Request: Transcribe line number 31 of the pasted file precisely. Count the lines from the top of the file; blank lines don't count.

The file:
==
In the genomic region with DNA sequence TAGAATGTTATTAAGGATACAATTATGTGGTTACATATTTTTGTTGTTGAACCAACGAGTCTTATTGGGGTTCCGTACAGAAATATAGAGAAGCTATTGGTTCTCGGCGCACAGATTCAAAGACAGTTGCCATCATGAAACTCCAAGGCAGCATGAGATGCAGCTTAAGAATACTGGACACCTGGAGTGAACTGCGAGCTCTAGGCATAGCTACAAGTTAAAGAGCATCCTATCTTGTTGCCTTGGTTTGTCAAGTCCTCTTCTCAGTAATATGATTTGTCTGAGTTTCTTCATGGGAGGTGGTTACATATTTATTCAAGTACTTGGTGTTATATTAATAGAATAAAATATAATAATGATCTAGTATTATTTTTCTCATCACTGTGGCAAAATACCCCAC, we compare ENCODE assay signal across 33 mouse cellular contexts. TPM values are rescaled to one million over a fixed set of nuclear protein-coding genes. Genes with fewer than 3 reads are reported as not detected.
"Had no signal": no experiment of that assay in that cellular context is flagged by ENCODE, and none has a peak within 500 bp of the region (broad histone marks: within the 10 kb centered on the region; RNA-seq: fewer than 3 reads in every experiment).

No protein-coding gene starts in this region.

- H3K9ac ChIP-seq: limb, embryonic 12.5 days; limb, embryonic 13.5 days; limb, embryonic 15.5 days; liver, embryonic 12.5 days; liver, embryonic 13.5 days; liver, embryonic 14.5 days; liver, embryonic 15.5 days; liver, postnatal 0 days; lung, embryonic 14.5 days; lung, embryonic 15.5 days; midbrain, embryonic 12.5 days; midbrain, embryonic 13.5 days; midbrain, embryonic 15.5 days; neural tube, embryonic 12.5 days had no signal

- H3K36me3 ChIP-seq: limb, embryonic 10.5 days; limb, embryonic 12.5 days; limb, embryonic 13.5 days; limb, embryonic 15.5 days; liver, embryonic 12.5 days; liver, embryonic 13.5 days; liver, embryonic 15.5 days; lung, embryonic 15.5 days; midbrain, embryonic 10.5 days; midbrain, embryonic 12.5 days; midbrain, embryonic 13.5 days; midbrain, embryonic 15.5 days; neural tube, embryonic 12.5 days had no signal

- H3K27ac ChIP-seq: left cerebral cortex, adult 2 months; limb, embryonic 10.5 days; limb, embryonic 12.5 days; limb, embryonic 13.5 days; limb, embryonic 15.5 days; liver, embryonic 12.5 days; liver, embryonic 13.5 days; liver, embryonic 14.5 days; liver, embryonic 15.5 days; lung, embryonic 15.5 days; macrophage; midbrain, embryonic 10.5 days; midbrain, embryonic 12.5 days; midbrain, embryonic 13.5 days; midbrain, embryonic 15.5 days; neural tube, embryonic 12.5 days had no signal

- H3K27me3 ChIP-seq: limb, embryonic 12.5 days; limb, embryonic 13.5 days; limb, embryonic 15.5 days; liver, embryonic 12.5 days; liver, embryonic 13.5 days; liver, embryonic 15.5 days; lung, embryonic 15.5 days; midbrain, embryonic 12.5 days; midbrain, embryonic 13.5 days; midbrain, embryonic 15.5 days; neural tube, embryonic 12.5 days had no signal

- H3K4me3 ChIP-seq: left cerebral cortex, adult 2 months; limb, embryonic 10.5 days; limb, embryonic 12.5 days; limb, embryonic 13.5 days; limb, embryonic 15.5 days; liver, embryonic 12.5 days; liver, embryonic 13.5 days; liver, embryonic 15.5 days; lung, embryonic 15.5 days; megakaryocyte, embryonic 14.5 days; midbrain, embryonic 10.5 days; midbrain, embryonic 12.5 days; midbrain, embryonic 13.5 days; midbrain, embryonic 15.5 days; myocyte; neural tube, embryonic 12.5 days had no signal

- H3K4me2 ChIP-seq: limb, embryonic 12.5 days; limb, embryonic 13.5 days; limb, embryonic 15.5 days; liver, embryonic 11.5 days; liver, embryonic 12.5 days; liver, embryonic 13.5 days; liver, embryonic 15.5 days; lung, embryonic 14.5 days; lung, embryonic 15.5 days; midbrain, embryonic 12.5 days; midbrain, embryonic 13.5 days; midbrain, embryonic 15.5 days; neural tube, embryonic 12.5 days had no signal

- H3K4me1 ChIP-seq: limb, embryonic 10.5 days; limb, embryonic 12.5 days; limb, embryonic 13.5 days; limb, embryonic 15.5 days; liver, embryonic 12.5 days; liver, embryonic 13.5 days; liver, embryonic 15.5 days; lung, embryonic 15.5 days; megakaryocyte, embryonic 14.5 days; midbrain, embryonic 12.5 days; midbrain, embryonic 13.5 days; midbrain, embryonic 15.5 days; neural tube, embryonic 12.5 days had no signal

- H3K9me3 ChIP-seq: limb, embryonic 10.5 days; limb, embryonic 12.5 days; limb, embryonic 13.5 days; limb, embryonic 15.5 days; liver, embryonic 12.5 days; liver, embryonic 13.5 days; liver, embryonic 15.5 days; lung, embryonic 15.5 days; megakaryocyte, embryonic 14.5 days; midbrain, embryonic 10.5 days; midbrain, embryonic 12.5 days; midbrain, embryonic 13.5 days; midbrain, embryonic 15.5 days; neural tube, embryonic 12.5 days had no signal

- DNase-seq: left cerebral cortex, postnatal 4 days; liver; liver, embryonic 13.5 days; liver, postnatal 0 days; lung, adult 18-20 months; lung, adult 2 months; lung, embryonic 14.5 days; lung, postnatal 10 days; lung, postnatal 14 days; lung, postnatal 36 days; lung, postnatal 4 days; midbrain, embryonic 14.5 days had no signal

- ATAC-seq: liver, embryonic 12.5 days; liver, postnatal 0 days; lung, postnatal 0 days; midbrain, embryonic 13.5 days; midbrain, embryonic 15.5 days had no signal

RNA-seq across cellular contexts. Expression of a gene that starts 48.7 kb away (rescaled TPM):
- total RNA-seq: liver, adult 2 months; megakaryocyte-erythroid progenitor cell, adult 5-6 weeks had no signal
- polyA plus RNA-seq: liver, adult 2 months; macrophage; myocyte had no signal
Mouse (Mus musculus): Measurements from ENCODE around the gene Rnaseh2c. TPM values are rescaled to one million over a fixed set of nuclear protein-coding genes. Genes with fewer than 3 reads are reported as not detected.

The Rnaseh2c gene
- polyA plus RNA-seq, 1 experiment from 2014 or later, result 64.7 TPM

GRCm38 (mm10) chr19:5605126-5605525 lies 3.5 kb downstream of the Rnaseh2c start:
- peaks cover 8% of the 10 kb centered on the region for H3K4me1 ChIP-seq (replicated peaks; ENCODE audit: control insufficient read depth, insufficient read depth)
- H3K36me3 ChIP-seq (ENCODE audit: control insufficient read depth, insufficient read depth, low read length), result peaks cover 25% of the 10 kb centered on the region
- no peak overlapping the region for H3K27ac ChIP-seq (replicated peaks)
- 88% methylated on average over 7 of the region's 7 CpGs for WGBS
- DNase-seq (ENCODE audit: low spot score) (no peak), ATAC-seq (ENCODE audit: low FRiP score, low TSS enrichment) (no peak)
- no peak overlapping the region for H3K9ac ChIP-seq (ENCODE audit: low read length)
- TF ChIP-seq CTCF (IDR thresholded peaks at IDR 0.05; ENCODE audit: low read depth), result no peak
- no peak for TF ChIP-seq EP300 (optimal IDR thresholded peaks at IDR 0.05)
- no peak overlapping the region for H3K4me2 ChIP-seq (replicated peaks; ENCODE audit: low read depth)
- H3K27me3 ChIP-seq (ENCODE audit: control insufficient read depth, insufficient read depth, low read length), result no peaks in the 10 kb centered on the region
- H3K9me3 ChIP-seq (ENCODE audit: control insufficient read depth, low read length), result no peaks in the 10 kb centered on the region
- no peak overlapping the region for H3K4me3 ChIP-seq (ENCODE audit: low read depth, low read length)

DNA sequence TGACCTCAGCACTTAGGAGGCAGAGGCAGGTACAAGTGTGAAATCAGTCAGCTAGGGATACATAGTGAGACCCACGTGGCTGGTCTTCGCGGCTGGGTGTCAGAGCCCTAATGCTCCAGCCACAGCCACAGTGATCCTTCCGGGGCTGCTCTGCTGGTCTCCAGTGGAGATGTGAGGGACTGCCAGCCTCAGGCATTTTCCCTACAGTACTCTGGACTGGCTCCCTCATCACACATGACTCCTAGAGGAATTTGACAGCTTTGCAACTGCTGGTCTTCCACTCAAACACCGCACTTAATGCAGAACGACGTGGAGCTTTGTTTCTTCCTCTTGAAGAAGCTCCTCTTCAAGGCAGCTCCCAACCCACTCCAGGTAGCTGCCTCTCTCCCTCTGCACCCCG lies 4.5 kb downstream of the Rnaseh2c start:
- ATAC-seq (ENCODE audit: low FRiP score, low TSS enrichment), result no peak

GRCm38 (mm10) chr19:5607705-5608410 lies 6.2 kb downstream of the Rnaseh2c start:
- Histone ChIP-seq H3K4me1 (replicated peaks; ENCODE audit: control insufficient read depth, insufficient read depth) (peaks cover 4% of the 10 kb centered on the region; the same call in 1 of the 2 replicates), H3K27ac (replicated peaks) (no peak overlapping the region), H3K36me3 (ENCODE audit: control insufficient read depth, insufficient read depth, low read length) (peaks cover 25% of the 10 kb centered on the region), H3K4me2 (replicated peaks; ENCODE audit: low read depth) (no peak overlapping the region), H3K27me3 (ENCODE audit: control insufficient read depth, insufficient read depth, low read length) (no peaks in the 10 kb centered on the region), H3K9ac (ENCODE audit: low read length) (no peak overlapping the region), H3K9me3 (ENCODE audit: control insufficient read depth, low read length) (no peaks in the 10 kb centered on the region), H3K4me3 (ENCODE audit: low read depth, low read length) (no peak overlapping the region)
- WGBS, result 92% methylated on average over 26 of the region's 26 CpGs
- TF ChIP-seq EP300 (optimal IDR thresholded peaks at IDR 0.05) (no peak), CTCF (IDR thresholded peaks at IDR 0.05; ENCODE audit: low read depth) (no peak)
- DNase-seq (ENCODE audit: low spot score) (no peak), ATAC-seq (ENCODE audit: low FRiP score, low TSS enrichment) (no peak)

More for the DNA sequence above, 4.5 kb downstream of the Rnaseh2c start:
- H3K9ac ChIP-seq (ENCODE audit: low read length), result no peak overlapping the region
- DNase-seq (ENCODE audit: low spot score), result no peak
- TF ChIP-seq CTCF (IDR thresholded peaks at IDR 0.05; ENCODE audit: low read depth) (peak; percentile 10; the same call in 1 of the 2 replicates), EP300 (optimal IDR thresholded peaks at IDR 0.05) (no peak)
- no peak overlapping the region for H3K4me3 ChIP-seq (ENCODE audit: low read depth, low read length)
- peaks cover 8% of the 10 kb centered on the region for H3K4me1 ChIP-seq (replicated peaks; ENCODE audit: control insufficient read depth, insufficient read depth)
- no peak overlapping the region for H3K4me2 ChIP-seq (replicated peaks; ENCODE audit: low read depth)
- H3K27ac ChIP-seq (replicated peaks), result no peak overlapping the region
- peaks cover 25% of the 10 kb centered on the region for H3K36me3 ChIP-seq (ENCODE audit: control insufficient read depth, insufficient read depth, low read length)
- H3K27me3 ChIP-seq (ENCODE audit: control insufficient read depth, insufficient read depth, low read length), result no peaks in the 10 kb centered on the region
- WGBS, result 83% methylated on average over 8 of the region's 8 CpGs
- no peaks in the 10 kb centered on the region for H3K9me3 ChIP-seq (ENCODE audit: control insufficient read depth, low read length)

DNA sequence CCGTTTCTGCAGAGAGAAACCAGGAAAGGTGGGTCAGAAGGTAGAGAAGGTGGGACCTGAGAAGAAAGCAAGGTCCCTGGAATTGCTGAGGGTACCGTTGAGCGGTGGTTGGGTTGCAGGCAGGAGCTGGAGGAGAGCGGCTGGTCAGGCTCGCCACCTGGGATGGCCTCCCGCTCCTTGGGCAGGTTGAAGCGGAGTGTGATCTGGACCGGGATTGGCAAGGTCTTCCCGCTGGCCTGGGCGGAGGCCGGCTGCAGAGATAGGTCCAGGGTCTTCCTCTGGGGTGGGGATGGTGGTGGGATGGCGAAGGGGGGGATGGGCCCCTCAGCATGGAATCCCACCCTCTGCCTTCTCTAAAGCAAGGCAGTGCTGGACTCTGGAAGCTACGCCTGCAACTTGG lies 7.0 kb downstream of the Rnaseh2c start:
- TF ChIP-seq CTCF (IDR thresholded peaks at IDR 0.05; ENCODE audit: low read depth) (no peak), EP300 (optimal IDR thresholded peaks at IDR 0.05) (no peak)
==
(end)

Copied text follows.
- H3K9me3 ChIP-seq (ENCODE audit: control insufficient read depth, low read length), result no peaks in the 10 kb centered on the region